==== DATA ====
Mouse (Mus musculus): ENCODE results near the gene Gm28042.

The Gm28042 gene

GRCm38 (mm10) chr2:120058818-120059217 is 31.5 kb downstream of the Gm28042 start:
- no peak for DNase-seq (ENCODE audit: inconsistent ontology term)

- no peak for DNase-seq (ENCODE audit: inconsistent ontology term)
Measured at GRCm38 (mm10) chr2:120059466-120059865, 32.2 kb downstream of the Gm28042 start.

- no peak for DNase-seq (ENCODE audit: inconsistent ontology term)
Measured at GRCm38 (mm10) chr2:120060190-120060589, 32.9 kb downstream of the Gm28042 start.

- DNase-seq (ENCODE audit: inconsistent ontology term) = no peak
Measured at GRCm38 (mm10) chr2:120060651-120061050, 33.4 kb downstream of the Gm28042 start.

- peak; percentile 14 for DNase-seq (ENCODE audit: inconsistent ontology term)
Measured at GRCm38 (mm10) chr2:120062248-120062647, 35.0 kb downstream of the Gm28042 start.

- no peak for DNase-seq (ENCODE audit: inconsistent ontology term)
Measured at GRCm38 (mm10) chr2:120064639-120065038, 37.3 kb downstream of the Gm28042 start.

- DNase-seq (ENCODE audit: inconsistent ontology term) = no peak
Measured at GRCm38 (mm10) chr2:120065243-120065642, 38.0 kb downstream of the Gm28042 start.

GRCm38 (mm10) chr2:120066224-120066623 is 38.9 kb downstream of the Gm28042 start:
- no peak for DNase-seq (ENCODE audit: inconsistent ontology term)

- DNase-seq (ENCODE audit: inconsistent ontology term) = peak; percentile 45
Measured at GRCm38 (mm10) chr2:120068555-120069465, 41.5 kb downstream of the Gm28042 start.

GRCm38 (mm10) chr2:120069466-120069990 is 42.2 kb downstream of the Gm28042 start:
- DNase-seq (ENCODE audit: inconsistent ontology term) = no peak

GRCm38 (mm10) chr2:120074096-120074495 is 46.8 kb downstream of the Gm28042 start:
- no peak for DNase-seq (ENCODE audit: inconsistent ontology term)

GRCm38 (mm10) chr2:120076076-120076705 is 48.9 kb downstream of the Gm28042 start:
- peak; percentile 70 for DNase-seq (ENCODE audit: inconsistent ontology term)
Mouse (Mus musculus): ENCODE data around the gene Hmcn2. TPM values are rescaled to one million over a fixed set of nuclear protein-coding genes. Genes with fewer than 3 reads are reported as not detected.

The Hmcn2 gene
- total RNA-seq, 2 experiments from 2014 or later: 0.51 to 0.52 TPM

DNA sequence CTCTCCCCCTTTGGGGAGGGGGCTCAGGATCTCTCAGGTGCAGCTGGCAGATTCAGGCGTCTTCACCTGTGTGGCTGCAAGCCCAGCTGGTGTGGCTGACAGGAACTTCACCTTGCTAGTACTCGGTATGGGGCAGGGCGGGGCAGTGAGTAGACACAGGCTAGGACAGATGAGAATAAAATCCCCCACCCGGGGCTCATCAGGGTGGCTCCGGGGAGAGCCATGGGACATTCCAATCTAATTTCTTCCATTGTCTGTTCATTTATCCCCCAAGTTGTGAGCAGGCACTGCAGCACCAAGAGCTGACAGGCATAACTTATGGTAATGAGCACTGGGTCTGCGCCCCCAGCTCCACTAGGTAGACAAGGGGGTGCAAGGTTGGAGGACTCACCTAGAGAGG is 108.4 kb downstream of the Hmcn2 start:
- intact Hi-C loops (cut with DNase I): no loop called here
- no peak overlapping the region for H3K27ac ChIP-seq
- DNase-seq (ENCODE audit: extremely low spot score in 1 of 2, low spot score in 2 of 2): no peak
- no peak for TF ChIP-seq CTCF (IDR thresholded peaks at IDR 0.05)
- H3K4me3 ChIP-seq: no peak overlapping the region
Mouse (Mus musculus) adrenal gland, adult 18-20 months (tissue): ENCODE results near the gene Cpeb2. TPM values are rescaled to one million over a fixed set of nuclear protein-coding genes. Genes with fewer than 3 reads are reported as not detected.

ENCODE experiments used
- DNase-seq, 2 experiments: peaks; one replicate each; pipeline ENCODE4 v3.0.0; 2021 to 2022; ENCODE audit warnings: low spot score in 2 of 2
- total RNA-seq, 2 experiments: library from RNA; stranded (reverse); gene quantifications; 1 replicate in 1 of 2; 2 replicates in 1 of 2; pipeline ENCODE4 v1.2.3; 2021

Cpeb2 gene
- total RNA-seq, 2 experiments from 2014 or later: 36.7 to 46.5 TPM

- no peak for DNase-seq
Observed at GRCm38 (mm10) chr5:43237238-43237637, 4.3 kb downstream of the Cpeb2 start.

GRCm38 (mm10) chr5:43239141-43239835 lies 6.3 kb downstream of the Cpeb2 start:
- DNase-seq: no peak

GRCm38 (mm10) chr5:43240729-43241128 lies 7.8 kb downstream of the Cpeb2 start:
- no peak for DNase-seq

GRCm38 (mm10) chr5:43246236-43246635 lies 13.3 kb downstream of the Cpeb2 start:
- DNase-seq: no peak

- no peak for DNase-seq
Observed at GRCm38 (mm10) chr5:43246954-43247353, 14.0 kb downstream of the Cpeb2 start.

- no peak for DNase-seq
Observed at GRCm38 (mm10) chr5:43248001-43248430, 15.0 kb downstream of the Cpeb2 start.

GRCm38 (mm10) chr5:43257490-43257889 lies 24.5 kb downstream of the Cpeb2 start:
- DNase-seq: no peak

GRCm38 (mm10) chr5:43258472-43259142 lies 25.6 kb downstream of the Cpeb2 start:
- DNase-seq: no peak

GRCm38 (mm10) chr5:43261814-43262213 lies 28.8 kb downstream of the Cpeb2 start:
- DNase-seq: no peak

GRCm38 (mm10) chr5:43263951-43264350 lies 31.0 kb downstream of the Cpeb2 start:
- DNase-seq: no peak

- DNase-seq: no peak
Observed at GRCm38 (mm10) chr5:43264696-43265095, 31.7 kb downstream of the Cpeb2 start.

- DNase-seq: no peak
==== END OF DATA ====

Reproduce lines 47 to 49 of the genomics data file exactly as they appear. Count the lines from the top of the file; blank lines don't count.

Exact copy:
- no peak for DNase-seq

GRCm38 (mm10) chr5:43246236-43246635 lies 13.3 kb downstream of the Cpeb2 start:
- DNase-seq: no peak